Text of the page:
An important phenomenon influencing the performance of a biometric experiment, attributed to Doddington et al (1998), is that the match scores (whether under genuine or impostor matching) are strongly dependent on the model or template from which the match scores have been derived. Although there exist studies to classify the characteristic of the template/model, as well as the query data, into animal names such as sheep, goats, wolves and lambs – so-called Doddington’s menagerie, or higher semantic categories considering simultaneously both genuine and impostor match scores, due to Yager and Dunstone (2008), there is currently absence of means to characterise the extent of Doddington’s menagerie. This paper aims to design such an index, called the biometric menagerie index (BMI). It is defined as the ratio of the between-client variance and the expectation of the total variance. BMI has three desirable properties. First, it is invariant to shifting and scaling of the match scores. Second, its value lies between zero and one, with zero implying the absence of Doddington’s menagerie effect, and one signifying its strong presence. Third, it is experimentally verified that BMI generalizes to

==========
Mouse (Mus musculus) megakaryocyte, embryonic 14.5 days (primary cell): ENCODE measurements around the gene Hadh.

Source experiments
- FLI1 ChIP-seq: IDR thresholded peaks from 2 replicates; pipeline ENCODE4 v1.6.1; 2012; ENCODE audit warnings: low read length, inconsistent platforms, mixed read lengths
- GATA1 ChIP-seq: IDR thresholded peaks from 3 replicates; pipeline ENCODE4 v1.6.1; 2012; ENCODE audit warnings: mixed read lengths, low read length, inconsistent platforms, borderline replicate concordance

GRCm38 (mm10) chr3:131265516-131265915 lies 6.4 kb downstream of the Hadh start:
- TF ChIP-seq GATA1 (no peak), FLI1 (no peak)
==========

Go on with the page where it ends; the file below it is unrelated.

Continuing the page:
of impostor population. Our findings based on the XM2VTS benchmark score database suggest the followings: First, the BMI of genuine match scores is generally higher than that of the impostor match scores. Second, two different matching algorithms observing the same biometric data may have significantly different BMI values, hence suggesting that the biometric menagerie is algorithm-dependent.